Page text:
A jeopardy go, this one is right up there with cliffhanger. I’m peering out of an Aston Martin old, wet winter’s day. Lucky so-and-so, you’re king. Well yes, there are worse places to find t that this is the world’s only road-legal Vulcan ting to turn right out of a small side-road onto ad, threading the needle across a stream of fast atters worse, there’s a slight incline and the y seat-time in this precious unicorn (insured r about AUD$3.8m) is the five minutes the en to warm up after the car was unloaded at ed and, in hindsight, somewhat sub-optimal int.
For it now but to wait for a gap and go for it. control, please don’t desert me now... ourney to this point may have taken only a tes, but the metaphorical one has been more a half since RML boss Michael Mallock tipped ey were working on something rather special. ecial became clear when he gave me a peek at tial CAD drawings of what was unmistakably a eadlights. Items you only need if you intend to -only monster on the road. Crikey. ed was a phenomenal and phenomenally ect.
One rooted in the kind of meticulous r which RML is renowned, but one hog-tied in the kind of legislative red tape that could only be generated by a government agency. It’s legal in the European Union, but we doubt you’d be able to get it through ADR red tape. And if you could, it wouldn’t be cheap. ReadyingaVulcan for the road is a process far removed from the good old days when racecars were little more than highly developed road cars. Back then they often wore registration plates and, in the case of Aston Martin’s Le Mans contenders ofthe1950 sand ’60s, were driven to the circuit from the team’s base at the Hotel de France. The Vulcan wasn’t conceived to race, but nor was it ever intended for the road.
Instead it was created to entertain ultra-wealthy enthusiasts with the looks of a concept car and the heart of a competition car. This gave Aston’s design and engineering teams the latitude to make it a true flight of fantasy. The result is a car as suited to the street as a Eurofighter Typhoon is to dropping in at your local aero club. With development funds (and an all-important Vulcan) provided by an extremely enthusiastic Aston Martin customer, RML set to work. It must have felt like an insurmountable challenge.
Virtually every primary modification led to a chain of secondary changes that had to be chased around the car. This nose-to-tail approach might have added many months and considerable cost to the project (the road conversion now retails at £295,000 plus taxes – or around AUD$520,000), but it’s such attention to detail and a reluctance to compromise that makes the difference between aproject thats imply makes a track car road legal and one that aims to create a car that’s useable and enjoyable on the road. Chat to RML’s project leader Adam Airey and you quickly become acquainted with the phrase ‘radius requirement’. No, it’s not the sexiest phrase in the automotive lexicon, but it literally shaped the road-going Vulcan. How so?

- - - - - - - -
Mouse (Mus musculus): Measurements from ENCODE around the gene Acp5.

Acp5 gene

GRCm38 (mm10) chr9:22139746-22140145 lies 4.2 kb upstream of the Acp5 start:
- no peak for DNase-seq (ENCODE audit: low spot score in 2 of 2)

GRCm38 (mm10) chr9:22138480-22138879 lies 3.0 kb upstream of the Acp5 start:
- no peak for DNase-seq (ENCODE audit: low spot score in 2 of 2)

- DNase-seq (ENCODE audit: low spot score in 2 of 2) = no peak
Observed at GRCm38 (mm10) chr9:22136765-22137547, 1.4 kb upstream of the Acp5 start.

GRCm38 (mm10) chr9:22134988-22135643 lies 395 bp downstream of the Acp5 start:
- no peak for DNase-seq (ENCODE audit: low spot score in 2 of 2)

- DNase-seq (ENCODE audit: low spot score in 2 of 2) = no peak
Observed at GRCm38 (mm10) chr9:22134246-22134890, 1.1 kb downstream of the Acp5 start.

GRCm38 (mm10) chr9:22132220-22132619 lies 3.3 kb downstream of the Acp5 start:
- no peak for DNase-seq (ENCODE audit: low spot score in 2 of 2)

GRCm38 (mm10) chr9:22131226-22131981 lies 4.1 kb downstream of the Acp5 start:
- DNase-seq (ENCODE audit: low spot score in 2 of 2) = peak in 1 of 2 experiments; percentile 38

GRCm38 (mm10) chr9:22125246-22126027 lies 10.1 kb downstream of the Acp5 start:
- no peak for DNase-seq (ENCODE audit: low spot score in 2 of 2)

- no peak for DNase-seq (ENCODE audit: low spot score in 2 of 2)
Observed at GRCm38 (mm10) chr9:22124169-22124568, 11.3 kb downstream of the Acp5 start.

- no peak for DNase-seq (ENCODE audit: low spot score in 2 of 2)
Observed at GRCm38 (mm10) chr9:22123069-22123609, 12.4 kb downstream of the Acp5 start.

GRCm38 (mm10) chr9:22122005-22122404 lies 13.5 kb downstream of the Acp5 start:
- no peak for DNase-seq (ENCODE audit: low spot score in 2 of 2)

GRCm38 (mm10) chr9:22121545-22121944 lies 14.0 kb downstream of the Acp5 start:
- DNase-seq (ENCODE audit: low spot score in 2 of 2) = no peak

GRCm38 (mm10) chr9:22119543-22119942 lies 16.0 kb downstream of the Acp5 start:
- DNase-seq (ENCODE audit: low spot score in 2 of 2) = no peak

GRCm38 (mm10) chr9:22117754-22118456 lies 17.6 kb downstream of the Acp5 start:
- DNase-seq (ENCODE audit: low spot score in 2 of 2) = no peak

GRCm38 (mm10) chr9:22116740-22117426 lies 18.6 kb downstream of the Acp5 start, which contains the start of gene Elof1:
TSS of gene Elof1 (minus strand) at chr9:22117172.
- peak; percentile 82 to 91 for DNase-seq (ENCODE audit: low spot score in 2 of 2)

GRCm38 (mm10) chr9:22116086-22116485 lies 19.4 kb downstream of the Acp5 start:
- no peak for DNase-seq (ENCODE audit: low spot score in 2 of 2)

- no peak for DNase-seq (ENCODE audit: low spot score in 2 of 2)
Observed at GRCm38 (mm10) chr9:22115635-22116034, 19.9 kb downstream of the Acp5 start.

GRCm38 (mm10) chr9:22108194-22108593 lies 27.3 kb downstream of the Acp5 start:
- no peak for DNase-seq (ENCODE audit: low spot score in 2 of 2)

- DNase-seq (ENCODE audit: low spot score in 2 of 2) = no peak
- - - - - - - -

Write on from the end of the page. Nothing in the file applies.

Because ensuring that the Vulcan’s numerous sharp-edged wings, spoilers, splitters and other protuberances could be made to satisfy the pedestrian-friendly radius requirements of the law enforcers was one of the project’s biggest tasks. Perversely, the aesthetic success of the end product lies in the fact that RML’s Herculean effort to blunt the track car’s potentially injurious body addenda goes largely unnoticed: unless you parked this street-legal Vulcan next to a track-only version, you’d be hard pressed to spot the differences.
When RML first revealed its plans, the most contentious area was very clearly the headlights. Originally designed only with low-set driving lights, any Vulcan road conversion was going to have to integrate headlights into that colossal front clamshell. Given that Aston Martin’s design team sweat blood over the surfacing of their cars, smacking a pair of headlights on it could have resulted in something akin to the Mona Lisa wearing a pair of those novelty eyeballs-on-springs spectacles. Thankfully RML’s solution is rather more elegant.
Some of the other fixes required a little more lateral thinking. For instance, the trademark ‘blade’ tail-lights simply have a clear moulded cover over them. The new rear spoiler incorporates direction signals – nicknamed ‘Wingdicators’ by the RML team – in the endplates. The track-only car’s rear window has been blanked out to negate the need for a rearview mirror and saves on the need to replace it with E-marked glass. It’s no great loss to all-round visibility as the gigantic rear spoiler always blocked your view anyway. Which brings us neatly onto the Vulcan’s aerodynamics.
Unsurprisingly, the track-only car has literally had its wings clipped: at the rear to avoid decapitating unfortunate pedestrians (though, to be fair, what a way to go!) and at the front to stop the splitter from chopping bystanders off at the ankles – and to improve the Vulcan’s approach angle. Shortening the splitter also reduces frontal downforce in proportion to the diminution in rear downforce, so the car retains its high-speed handling balance. There are just as many changes inside, but, as with the exterior, they’re nicely integrated.